This case is one of the leading cases with regard to Novus actus interveniens. The defence rests upon the definition: that the actions of a third party will produce an outcome that few would have expected: making the plaintiff’s claim too remote.

Facts of the Case.

Borstal Officers, supervising Borstal inmates who were working outside the borstal premises on Brownsea Island in Poole Harbour. The Officers went to sleep, against instructions [orders] allowing the inmates to escape. A number of the inmates had previous histories of escape and all [most] had criminal records.

In the escape, damage was done to private property, yachts. The claim for damages against the Home Office was for the value of the damage.

The Home Office claimed that they owed no duty of care to the plaintiffs or any member of the public. The Home Office advanced its defence on two primary points: [i] that there is [virtually] no authority for imposing a duty of this kind and [ii] it is said that no person can be liable for a wrong done by another who is of full age and capacity and who is not the servant or acting on behalf of that person.

The negligence however is not owed by the borstal detainees, rather by the borstal Officers. The detainees were the mechanism of the damage, albeit, and this is the point of contention, human intervention via action. The Home Office claims “novus actus interveniens” as their defence. This is a question of “remoteness”.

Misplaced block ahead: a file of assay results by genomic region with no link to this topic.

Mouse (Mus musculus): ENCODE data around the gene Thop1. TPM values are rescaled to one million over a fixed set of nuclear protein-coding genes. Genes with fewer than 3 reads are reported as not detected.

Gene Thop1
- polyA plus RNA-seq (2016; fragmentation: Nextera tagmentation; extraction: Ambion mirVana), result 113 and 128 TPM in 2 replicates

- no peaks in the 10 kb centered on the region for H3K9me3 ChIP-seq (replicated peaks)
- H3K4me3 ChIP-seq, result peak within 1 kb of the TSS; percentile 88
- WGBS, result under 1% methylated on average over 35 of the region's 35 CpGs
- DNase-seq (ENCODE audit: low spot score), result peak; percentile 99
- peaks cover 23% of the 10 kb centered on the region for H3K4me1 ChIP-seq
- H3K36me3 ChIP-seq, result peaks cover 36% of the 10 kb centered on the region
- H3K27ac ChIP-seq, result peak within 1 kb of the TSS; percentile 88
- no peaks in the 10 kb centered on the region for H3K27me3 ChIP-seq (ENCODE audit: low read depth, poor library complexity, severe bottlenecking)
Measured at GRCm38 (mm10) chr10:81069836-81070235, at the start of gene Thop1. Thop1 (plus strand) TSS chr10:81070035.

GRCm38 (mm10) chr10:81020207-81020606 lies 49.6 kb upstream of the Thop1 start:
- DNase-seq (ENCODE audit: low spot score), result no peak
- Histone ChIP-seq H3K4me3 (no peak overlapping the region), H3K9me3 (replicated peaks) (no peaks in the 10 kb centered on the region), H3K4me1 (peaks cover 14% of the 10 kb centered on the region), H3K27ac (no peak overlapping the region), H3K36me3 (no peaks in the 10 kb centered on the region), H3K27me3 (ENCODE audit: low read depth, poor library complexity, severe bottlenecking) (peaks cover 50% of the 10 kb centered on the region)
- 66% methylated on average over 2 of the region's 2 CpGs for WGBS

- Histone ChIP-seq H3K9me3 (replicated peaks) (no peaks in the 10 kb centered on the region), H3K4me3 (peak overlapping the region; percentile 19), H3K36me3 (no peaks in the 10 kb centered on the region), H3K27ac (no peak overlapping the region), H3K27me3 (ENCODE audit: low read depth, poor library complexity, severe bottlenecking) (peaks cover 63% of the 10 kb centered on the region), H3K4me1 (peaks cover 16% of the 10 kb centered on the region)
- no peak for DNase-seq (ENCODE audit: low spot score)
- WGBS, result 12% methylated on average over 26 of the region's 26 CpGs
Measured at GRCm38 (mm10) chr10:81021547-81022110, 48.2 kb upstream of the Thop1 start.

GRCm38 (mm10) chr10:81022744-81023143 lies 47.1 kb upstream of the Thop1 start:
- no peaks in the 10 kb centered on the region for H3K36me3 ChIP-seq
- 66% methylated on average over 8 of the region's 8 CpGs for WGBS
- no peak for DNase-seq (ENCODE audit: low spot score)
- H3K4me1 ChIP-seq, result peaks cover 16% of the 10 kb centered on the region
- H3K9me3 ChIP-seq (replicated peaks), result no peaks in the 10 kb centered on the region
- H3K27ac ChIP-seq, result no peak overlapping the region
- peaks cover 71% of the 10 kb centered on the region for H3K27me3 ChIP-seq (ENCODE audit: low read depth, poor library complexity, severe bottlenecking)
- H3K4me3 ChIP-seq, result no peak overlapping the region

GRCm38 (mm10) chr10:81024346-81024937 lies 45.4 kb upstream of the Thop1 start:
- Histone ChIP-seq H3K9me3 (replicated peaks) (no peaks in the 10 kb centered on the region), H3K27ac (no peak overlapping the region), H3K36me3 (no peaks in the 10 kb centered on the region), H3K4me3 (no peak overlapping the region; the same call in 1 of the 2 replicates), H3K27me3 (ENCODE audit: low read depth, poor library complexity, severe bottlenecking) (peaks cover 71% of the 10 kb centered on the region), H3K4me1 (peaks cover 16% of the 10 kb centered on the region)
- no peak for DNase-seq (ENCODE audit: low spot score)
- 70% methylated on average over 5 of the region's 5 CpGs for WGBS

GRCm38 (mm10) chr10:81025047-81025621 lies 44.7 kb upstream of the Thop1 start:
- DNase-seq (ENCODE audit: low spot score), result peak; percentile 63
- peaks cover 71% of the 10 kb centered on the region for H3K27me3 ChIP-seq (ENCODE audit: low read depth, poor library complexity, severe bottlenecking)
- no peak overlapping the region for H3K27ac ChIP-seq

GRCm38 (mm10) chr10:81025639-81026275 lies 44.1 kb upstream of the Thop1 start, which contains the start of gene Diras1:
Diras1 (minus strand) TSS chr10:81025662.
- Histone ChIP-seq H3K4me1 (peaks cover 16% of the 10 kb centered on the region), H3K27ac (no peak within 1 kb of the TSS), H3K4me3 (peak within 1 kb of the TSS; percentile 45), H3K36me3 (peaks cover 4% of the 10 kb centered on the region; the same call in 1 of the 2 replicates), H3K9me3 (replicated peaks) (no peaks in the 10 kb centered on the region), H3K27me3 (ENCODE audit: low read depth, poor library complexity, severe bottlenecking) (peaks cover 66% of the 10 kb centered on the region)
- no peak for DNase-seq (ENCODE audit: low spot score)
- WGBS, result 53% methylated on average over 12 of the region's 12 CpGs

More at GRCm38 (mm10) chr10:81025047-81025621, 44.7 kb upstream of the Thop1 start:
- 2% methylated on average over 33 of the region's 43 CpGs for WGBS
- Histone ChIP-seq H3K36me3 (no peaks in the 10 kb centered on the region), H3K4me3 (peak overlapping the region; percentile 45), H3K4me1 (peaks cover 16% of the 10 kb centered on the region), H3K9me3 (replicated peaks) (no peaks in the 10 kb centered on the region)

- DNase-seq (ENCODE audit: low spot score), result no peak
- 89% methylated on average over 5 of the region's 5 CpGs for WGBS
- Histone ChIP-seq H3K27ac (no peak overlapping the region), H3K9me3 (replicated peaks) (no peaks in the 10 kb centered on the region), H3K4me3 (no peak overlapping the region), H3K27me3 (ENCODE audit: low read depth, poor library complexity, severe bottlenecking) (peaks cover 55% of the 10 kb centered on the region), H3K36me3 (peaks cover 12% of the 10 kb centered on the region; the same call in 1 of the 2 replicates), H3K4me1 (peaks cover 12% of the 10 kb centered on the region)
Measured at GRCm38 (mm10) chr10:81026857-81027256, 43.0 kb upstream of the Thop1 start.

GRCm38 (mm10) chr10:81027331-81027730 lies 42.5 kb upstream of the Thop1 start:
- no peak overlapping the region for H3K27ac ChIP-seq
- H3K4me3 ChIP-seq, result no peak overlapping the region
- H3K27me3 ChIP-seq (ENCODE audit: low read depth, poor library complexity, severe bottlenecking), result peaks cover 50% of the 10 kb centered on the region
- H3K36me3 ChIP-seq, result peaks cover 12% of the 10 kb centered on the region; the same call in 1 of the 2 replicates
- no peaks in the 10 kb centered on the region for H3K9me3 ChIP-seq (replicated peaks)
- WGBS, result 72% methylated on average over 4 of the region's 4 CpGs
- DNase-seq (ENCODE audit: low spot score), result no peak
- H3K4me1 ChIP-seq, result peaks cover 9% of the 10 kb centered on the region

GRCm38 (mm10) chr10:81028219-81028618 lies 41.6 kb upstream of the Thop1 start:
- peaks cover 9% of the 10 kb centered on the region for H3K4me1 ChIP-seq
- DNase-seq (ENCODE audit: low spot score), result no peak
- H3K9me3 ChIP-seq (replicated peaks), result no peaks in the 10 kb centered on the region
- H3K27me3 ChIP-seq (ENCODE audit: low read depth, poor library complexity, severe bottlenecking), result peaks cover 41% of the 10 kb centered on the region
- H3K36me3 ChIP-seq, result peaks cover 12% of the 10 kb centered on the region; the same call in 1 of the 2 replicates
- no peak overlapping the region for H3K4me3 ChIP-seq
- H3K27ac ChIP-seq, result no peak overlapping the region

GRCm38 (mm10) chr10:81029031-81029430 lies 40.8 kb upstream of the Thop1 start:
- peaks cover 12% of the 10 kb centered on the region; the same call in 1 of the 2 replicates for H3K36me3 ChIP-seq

“Remoteness” is decided in law rather than in fact. Which in reality means the arbitrary decision of the Judge, although he may well consider the precedent cases, ultimately, “policy” seems to be a major factor. Of course if there is a jury, the jury supposedly only finding on the facts, may well find on the law, confusing the two issues.

What about the “but for” test? The “but for” test is apparently a test for factual causation. Therefore for deciding in law it would not be employed. The “but for” test would clearly make the Officers liable and vicariously the Home Office.

The two tests therefore form the basis of proceeding in tort: first, determination is made whether “but for” in respect to all and any that may stand in the tortfeasor’s shoes, whether there is any liability.

If it found that there is liability, then the second leg of the test is applied. This is that on one hand the claimant would not be worse off as a result, nor any better off as a result.

The Court found that the Home Office was negligent. That the state owed a duty of care to the respondents. As such, the Justices extended the category of negligence to include the State, which prior to this case was held to be “above the law” based on policy considerations.